State-Wide Ruling School Cell Phone Bans Supersede District Regulations

Teachers are coming up with innovative ways to restrict their students’ use of cell phones in class. While some students must keep their phones in lockers, others keep them in pouches they can only access at the end of the school day. The honor system is another option, of course.

While educators have long struggled to capture children’ attention, some legislators are beginning to recognize the issue. Recently, regulations regulating or outlawing cell phone use in schools were passed in three states. In 2023, Florida was the pioneer in this regard.

Not all limitations are the same: while some schools forbid phone use inside of school facilities, others permit students to use them during lunch and in between classes.

According to the National Center for Education Statistics, as of the 2021–2022 academic year, more than 75% of K–12 public schools forbade cell phone use in the classroom.

The use of phones in class was outlawed by Florida last year, making it the first state to do so. At least eight states’ worth of legislators have contemplated enacting laws to accomplish the same as of 2024.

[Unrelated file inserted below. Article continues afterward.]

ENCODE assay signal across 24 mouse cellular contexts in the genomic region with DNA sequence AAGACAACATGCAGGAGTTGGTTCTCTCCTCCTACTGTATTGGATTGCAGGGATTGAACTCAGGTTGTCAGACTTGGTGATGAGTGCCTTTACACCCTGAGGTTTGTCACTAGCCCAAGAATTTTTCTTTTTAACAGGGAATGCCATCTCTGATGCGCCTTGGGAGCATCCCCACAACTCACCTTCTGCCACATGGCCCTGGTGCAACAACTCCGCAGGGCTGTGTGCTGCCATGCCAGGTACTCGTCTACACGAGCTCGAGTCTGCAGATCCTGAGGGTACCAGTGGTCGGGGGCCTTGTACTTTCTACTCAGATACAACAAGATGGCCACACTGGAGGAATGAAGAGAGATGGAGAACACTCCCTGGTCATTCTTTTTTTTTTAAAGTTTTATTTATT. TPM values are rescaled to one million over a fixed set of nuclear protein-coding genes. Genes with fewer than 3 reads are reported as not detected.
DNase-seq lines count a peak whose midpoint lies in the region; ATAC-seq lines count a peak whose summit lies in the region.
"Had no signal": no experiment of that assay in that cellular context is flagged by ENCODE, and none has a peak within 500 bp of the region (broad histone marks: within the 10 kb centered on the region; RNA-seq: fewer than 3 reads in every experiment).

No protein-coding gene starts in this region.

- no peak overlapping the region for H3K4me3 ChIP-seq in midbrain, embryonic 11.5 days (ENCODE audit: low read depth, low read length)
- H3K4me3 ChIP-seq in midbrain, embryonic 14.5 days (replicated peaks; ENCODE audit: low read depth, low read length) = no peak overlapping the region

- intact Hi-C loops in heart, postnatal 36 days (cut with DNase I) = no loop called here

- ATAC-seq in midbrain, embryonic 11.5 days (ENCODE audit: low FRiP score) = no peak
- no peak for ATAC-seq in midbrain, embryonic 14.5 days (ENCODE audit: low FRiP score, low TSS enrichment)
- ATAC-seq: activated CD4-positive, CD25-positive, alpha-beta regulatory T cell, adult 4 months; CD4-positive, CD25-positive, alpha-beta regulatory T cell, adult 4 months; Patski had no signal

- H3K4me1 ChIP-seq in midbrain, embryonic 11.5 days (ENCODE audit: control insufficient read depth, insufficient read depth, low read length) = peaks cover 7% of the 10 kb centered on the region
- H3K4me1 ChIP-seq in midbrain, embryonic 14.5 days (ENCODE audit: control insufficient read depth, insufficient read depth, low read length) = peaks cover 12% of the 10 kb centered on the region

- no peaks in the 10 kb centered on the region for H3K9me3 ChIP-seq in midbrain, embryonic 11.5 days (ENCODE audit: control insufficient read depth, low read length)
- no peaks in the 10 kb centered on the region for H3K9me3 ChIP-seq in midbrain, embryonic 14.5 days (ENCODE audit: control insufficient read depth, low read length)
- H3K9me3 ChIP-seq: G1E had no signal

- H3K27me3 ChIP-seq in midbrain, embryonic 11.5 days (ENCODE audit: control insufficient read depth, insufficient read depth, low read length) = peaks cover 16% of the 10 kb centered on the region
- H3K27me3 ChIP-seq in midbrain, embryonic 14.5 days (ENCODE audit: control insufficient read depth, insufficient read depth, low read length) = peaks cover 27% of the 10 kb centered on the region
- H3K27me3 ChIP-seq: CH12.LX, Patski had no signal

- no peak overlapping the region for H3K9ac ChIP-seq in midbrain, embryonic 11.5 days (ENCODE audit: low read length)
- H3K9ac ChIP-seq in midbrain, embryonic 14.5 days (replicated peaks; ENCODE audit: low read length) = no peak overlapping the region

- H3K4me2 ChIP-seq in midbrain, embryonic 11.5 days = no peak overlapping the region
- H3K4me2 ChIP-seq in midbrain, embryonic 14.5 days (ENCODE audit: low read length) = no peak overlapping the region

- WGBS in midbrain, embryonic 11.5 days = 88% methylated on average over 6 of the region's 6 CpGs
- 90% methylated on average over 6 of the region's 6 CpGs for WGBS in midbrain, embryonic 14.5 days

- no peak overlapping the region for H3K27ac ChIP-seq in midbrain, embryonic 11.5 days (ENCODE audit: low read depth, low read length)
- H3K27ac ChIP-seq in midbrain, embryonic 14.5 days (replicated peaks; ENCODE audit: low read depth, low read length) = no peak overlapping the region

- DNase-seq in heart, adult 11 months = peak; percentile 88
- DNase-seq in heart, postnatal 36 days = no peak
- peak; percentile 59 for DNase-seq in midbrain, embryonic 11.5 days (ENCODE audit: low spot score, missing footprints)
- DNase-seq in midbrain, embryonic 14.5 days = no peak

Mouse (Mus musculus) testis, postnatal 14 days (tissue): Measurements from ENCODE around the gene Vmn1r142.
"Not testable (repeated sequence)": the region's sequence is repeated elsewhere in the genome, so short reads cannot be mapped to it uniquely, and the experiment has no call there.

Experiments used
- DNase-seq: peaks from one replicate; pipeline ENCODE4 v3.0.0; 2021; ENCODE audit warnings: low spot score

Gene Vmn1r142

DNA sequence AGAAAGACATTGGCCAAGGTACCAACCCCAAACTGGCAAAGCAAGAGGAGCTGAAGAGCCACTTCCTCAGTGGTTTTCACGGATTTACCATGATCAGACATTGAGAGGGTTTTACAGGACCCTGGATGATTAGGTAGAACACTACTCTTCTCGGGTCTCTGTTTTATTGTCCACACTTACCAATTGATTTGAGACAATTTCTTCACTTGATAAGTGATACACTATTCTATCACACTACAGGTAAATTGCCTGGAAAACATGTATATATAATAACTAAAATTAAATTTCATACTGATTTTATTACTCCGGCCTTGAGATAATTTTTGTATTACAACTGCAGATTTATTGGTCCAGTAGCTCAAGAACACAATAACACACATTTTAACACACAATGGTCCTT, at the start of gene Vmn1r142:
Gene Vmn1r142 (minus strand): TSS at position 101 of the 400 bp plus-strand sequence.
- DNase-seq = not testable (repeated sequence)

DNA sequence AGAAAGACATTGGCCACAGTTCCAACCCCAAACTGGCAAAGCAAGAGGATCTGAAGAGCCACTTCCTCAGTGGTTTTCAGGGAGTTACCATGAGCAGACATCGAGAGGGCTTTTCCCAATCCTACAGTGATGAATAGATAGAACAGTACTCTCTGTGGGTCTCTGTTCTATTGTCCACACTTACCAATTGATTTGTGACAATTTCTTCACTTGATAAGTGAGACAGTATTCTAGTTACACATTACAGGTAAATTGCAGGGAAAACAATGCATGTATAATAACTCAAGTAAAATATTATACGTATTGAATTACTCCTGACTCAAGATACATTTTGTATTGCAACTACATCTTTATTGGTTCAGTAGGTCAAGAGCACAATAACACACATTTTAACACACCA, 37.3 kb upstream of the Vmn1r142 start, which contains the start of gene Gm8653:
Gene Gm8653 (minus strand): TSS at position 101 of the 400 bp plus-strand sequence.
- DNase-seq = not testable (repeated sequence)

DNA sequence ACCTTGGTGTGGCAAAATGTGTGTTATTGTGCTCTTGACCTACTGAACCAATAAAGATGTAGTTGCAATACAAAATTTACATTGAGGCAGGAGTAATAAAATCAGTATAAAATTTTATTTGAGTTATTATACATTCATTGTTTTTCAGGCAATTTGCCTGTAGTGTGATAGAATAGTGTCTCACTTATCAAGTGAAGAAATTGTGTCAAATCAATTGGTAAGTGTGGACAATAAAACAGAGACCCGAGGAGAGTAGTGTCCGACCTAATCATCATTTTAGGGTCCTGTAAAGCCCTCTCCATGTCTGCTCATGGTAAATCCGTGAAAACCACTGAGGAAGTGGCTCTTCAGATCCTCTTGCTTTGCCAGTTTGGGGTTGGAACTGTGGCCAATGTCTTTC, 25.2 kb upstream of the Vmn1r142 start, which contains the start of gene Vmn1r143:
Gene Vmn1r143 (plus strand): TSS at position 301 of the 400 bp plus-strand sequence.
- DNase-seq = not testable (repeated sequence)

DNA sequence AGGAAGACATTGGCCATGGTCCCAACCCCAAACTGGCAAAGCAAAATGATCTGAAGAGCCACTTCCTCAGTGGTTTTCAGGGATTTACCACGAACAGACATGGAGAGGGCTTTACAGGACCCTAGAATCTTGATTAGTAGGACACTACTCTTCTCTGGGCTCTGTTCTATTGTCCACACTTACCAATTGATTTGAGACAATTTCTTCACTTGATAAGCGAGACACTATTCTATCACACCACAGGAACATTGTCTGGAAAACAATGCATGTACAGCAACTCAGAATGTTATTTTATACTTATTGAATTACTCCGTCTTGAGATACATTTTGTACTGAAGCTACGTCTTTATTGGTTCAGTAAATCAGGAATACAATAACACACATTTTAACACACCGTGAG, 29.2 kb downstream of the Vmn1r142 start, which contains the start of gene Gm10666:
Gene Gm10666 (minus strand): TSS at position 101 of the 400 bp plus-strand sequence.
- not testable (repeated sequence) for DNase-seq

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A bill requiring school districts to restrict cell phone use during class time was signed into law earlier this year by Indiana Gov. Eric Holcomb. In May, Ohio Governor Mike DeWine signed a bill that mandates all school districts create a formal policy prohibiting the use of cell phones in the classroom.

Legislation of this kind has been introduced in Vermont, Connecticut, Oklahoma, Washington, and Kansas.

Students are distracted by their cell phones during the school day

Kris Hagel is the Peninsula School District’s Chief Information Officer in the state of Washington. The district has 17 schools and approximately 8,700 pupils are enrolled there. Hagel stated that parents, principals, instructors, and even other students were complaining to the school system about their distracted children.

“Every classroom we went in the kids weren’t paying attention to the teachers. They were on their phones, they were distracted. Even if they weren’t on their phones, they’re getting notifications.” Hagel stated.

Since the district banned cell phones from classes last academic year, Hagel claims there has been a discernible shift in the level of student involvement.


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